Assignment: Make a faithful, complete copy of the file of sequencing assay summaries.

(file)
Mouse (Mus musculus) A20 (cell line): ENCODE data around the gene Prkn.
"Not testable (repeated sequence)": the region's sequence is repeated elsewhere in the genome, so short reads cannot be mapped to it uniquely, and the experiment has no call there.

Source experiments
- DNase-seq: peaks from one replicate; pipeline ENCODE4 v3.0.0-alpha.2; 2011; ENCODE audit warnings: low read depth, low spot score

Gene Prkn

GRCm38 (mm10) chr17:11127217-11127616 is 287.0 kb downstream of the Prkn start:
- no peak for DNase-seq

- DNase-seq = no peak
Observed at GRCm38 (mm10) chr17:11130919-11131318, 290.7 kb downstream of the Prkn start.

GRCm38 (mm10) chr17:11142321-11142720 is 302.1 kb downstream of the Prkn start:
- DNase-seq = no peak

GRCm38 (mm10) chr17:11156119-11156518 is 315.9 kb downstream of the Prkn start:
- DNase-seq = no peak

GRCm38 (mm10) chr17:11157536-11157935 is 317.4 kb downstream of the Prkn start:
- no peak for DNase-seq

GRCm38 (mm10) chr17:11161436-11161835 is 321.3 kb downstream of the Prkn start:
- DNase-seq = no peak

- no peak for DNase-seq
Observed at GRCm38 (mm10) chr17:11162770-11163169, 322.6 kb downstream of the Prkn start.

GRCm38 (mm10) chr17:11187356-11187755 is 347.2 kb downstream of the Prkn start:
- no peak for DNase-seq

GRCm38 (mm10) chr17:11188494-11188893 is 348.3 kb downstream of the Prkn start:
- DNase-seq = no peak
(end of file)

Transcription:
Mouse (Mus musculus) A20 (cell line): ENCODE data around the gene Prkn.
"Not testable (repeated sequence)": the region's sequence is repeated elsewhere in the genome, so short reads cannot be mapped to it uniquely, and the experiment has no call there.

Source experiments
- DNase-seq: peaks from one replicate; pipeline ENCODE4 v3.0.0-alpha.2; 2011; ENCODE audit warnings: low read depth, low spot score

Gene Prkn

GRCm38 (mm10) chr17:11127217-11127616 is 287.0 kb downstream of the Prkn start:
- no peak for DNase-seq

- DNase-seq = no peak
Observed at GRCm38 (mm10) chr17:11130919-11131318, 290.7 kb downstream of the Prkn start.

GRCm38 (mm10) chr17:11142321-11142720 is 302.1 kb downstream of the Prkn start:
- DNase-seq = no peak

GRCm38 (mm10) chr17:11156119-11156518 is 315.9 kb downstream of the Prkn start:
- DNase-seq = no peak

GRCm38 (mm10) chr17:11157536-11157935 is 317.4 kb downstream of the Prkn start:
- no peak for DNase-seq

GRCm38 (mm10) chr17:11161436-11161835 is 321.3 kb downstream of the Prkn start:
- DNase-seq = no peak

- no peak for DNase-seq
Observed at GRCm38 (mm10) chr17:11162770-11163169, 322.6 kb downstream of the Prkn start.

GRCm38 (mm10) chr17:11187356-11187755 is 347.2 kb downstream of the Prkn start:
- no peak for DNase-seq

GRCm38 (mm10) chr17:11188494-11188893 is 348.3 kb downstream of the Prkn start:
- DNase-seq = no peak